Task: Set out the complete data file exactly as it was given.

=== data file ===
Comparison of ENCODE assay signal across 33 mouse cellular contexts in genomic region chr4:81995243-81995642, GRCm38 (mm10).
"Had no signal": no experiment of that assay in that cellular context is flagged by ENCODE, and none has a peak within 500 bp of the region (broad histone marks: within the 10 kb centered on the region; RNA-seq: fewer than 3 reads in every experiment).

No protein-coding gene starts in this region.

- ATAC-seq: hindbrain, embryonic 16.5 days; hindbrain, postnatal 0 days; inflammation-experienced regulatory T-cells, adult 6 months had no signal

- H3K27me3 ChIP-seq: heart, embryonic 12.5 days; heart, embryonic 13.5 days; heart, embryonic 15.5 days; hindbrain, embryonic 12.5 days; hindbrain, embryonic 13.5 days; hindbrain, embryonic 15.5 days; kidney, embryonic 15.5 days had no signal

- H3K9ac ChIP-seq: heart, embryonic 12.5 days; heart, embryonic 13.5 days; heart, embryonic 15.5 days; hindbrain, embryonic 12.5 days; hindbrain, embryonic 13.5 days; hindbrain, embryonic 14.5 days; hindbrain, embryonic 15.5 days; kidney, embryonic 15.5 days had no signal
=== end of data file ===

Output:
Comparison of ENCODE assay signal across 33 mouse cellular contexts in genomic region chr4:81995243-81995642, GRCm38 (mm10).
"Had no signal": no experiment of that assay in that cellular context is flagged by ENCODE, and none has a peak within 500 bp of the region (broad histone marks: within the 10 kb centered on the region; RNA-seq: fewer than 3 reads in every experiment).

No protein-coding gene starts in this region.

- ATAC-seq: hindbrain, embryonic 16.5 days; hindbrain, postnatal 0 days; inflammation-experienced regulatory T-cells, adult 6 months had no signal

- H3K27me3 ChIP-seq: heart, embryonic 12.5 days; heart, embryonic 13.5 days; heart, embryonic 15.5 days; hindbrain, embryonic 12.5 days; hindbrain, embryonic 13.5 days; hindbrain, embryonic 15.5 days; kidney, embryonic 15.5 days had no signal

- H3K9ac ChIP-seq: heart, embryonic 12.5 days; heart, embryonic 13.5 days; heart, embryonic 15.5 days; hindbrain, embryonic 12.5 days; hindbrain, embryonic 13.5 days; hindbrain, embryonic 14.5 days; hindbrain, embryonic 15.5 days; kidney, embryonic 15.5 days had no signal